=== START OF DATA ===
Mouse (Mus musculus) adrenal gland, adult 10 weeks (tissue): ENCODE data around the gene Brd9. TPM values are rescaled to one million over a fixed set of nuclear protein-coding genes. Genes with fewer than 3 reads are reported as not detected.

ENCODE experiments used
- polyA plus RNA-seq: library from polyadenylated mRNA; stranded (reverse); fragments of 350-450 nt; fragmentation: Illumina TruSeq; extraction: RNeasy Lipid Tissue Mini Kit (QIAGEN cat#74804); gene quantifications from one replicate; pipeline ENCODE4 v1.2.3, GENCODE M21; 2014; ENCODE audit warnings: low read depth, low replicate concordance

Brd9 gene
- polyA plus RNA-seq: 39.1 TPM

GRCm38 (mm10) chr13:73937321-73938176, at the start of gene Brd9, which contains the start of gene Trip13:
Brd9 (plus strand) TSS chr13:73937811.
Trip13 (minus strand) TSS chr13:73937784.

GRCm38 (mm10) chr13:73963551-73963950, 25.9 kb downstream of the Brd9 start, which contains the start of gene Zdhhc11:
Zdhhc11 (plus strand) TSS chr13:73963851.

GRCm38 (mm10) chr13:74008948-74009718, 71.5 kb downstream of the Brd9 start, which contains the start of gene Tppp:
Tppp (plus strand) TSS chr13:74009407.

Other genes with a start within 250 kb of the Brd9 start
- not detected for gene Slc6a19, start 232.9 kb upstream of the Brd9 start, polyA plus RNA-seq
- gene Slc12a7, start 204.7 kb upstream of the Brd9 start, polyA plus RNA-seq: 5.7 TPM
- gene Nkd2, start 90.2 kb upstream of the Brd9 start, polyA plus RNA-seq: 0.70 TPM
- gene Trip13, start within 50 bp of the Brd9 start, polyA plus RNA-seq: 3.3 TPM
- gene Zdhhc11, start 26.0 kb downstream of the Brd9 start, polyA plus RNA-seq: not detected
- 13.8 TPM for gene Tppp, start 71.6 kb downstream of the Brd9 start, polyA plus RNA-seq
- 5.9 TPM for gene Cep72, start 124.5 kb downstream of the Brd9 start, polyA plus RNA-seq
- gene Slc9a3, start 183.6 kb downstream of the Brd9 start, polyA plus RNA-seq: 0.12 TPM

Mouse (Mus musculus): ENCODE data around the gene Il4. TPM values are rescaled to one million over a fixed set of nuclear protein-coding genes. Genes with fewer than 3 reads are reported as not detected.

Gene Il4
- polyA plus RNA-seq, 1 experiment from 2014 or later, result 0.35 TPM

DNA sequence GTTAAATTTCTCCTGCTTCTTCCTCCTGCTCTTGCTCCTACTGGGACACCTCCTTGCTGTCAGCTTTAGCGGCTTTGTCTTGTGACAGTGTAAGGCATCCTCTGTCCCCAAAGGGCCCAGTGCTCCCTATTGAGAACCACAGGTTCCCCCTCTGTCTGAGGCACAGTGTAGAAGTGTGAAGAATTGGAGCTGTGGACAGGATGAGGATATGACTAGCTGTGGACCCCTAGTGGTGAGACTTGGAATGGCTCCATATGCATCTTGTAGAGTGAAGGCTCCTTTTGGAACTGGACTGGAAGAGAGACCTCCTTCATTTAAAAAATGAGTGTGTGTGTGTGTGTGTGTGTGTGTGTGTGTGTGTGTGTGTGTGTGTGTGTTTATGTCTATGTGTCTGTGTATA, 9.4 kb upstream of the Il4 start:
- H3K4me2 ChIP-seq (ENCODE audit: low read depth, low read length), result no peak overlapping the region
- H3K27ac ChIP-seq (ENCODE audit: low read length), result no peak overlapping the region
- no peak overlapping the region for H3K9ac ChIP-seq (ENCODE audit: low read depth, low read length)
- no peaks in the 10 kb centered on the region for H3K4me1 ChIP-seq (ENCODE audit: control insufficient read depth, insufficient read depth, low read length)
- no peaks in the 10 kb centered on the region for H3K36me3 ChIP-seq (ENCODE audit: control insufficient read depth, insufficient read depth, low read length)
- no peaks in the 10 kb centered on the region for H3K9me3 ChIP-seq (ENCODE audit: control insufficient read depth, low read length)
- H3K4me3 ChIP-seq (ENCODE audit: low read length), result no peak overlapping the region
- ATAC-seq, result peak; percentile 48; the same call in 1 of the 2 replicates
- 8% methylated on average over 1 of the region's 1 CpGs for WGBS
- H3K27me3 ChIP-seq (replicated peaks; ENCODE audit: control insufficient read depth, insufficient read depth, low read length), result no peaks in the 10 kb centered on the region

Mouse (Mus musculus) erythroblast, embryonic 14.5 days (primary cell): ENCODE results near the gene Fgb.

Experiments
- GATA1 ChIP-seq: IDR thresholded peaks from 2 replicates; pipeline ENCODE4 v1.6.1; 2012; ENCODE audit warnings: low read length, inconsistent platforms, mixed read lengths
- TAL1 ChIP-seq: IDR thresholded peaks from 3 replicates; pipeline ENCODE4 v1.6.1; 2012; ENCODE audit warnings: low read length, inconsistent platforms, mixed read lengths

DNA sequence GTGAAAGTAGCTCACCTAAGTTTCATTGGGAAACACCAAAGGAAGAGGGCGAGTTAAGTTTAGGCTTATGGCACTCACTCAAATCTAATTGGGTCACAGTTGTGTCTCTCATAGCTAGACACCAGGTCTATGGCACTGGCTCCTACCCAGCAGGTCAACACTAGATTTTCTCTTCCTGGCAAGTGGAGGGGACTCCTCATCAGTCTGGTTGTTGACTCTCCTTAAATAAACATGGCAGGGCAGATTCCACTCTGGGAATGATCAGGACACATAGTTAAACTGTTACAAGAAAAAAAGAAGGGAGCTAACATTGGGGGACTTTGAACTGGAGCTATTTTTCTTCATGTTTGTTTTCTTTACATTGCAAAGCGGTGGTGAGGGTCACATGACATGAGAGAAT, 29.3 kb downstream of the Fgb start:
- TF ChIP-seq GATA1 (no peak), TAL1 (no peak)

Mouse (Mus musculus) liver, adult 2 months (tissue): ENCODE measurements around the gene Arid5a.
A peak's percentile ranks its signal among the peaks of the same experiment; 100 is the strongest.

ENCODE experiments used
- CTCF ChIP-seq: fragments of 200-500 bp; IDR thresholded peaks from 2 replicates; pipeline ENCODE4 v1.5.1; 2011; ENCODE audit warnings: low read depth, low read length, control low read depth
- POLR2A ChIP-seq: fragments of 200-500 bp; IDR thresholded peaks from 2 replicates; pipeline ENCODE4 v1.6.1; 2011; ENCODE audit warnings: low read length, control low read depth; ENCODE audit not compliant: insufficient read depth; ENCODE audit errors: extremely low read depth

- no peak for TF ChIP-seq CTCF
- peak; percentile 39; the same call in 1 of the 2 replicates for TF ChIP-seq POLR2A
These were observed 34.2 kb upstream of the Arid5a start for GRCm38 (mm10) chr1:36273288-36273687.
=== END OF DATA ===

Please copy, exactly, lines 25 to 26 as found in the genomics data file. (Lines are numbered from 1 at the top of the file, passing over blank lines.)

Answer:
DNA sequence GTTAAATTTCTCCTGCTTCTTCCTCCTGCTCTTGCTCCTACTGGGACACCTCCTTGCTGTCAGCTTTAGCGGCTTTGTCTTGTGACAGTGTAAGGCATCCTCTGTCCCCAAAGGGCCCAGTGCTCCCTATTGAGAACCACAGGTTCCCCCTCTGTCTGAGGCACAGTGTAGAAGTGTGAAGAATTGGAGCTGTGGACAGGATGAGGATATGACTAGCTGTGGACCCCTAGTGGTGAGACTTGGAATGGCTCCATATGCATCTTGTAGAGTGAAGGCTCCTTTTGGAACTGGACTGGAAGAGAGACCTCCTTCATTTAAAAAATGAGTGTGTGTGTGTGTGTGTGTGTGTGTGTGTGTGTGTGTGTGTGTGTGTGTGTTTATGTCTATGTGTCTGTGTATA, 9.4 kb upstream of the Il4 start:
- H3K4me2 ChIP-seq (ENCODE audit: low read depth, low read length), result no peak overlapping the region